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How to Verify File Integrity Using MD5 and SHA1 Hashes? Options
codeling
Posted: Saturday, September 23, 2017 10:42:55 AM

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One simple way to ensure a file downloaded from the internet has not been changed in some way from the original is to check the file integrity by looking at the hash value.

A couple of the popular hash algorithms are MD5 and SHA1 and you will sometimes see these hash values listed on websites when you go to a software download page. An MD5 signature consists of 32 hex characters, and a SHA1 signature consists of 40 hex characters.

The File Checksum Integrity Verifier (FCIV) is a command-prompt utility that computes and verifies cryptographic hash values of files. FCIV can compute MD5 or SHA-1 cryptographic hash values. These values can be displayed on the screen or saved in an XML file database for later use and verification.

this tool is available for download from the Microsoft Download Center

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Posted: Saturday, September 23, 2017 10:42:55 AM
codeling
Posted: Saturday, September 23, 2017 10:49:58 AM

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Syntax

fciv.exe [Commands] <Options>

Commands

  • -add file | dir: Compute the hash and send it to an output device (default screen). The dir parameter has the following options:
    • -r: Recursive.
    • -type: Specify file type. For example, -type *.exe.
    • -exc file: Do not compute these directories.
    • -wp: Do not store the full path name. (By default, FCIV stores the full path name.)
    • -bp: Remove the base path from the path name of each entry.
  • -list: List entries in the database.
  • -v: Verify hashes. The -v option has the following option:
    • -bp: Remove the base path from the path name of each entry.
  • -?, -h, or -help: Open extended help.

Options

  • -md5, -sha1, or -both: Specify hash type. (By default, MCIV uses -md5.)
  • -xml db: Specify database format and name.

    Note When you use the -v option to verify a hash, FCIV also sends a return error code to indicate whether a hash is verified. A zero (0) indicates success, and a 1 indicates failure. With the return error code, you can use FCIV in automated scripts to verify hashes.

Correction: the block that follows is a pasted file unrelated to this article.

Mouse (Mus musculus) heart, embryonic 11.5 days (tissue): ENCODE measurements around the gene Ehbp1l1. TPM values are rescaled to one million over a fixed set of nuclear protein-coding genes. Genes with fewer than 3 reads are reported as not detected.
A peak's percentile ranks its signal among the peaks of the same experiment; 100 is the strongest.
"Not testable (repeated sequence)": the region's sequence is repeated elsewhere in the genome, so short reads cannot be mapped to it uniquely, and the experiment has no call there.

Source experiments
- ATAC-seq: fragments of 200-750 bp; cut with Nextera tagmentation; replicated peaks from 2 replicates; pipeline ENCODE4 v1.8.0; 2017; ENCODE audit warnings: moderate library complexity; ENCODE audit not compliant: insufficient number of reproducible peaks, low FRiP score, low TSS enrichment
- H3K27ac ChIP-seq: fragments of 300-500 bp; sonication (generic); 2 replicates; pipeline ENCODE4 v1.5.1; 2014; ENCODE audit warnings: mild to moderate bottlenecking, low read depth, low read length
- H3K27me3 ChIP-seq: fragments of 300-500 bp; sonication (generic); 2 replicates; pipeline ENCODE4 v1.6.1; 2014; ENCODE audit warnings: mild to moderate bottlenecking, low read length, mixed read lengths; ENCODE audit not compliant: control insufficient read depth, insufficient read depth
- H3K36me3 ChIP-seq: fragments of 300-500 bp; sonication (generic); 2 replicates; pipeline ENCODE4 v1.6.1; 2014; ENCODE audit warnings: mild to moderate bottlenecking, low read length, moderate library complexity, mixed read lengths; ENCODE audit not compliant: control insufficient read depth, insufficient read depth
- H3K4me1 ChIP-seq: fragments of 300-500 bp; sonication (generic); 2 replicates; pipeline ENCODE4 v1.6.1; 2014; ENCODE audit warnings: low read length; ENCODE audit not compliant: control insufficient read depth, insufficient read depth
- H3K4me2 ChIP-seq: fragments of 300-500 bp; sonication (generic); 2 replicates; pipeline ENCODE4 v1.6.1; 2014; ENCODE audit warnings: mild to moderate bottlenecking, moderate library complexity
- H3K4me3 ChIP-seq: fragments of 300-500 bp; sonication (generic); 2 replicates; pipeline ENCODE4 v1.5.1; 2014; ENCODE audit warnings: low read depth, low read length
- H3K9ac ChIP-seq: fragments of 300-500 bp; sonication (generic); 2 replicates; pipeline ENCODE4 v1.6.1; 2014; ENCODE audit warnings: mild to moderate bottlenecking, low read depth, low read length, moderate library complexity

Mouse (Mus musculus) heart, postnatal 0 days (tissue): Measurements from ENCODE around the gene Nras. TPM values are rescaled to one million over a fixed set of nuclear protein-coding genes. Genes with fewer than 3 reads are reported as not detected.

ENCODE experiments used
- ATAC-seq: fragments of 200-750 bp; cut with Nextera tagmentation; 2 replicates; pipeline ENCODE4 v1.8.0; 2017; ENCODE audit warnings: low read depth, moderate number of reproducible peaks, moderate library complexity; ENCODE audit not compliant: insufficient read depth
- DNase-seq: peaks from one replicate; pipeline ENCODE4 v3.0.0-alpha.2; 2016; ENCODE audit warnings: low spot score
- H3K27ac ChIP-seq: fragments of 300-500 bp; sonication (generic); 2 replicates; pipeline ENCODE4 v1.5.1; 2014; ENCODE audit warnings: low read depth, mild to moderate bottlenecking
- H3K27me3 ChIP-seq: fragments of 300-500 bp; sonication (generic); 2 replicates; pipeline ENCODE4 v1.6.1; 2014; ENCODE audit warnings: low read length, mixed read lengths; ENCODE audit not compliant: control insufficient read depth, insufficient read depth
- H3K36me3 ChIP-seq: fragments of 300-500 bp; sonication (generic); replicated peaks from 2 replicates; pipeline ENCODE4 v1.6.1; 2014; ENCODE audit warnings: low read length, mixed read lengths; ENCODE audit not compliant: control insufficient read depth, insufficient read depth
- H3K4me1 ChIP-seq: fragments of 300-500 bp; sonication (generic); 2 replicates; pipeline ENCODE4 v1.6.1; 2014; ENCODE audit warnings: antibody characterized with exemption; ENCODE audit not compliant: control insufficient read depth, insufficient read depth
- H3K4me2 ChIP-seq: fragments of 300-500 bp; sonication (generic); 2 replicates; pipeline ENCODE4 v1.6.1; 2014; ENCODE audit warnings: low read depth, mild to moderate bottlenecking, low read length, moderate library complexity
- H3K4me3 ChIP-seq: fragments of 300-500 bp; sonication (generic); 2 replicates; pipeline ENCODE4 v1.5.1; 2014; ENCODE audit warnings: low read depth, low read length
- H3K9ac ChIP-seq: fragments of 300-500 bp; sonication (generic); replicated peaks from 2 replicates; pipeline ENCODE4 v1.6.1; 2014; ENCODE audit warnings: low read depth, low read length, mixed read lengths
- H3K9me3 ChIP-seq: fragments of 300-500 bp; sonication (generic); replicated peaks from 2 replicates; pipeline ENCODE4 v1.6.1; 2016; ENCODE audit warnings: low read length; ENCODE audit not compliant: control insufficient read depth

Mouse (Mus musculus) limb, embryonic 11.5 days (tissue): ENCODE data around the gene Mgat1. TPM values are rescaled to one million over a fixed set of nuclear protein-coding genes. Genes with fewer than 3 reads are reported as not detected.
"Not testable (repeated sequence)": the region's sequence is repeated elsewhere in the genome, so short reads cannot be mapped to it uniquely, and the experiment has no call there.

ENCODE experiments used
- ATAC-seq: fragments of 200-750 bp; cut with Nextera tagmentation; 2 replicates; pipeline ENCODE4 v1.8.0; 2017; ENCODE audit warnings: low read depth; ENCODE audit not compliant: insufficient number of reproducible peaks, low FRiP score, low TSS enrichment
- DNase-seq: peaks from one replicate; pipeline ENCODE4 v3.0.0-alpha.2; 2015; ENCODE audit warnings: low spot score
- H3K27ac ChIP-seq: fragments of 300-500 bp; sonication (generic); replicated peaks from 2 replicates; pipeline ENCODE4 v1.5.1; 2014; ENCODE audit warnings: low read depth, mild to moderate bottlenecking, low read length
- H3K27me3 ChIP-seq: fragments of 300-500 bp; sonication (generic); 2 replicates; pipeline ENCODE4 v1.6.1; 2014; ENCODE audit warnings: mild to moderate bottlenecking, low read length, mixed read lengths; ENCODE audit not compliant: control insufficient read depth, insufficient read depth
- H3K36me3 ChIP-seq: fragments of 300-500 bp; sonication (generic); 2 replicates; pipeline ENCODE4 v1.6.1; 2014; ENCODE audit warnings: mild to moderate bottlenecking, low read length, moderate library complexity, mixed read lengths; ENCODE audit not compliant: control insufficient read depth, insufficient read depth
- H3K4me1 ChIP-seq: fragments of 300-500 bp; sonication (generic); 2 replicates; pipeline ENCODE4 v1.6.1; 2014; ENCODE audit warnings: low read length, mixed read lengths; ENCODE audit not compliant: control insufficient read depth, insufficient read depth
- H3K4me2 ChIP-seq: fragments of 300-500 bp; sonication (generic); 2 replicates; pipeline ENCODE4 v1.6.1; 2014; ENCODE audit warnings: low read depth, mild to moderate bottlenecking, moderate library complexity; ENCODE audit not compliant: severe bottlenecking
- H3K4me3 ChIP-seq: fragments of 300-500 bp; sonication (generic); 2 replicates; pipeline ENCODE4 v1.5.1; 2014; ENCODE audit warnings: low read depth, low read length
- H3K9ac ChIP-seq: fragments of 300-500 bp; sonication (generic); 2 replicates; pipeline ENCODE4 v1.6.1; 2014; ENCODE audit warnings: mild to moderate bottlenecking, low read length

Example usage

  • To display the MD5 hash of a file, type the following command at a command prompt:
    fciv.exe filename
    Note filename is the name of the file.
  • To compute a hash of a file, type a command line that is similar to any one of the following command lines:
    fciv.exe c:\mydir\myfile.dll

    fciv.exe c:\ -r -exc exceptions.txt -sha1 -xml dbsha.xml

    fciv.exe c:\mydir -type *.exe

    fciv.exe c:\mydir -wp -both -xml db.xml
  • To list the hashes that are stored in a database, type a command line that is similar to the following command line:
    fciv.exe -list -sha1 -xml db.xml
  • To verify a hash in a file, type a command line that is similar to any one of the following command lines:
    fciv.exe -v -sha1 -xml db.xml

    fciv.exe -v -bp c:\mydir -sha1 -xml db.xml
codeling
Posted: Saturday, September 23, 2017 11:01:58 AM

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The following example shows you how to verify the integrity of the downloaded file (Apache-Lucene.Net-3.0.3-RC2.src.zip) using the PGP or MD5 signatures.

codeling
Posted: Saturday, September 23, 2017 11:05:32 AM

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You can also get binary md5 programs from here , here , or here.

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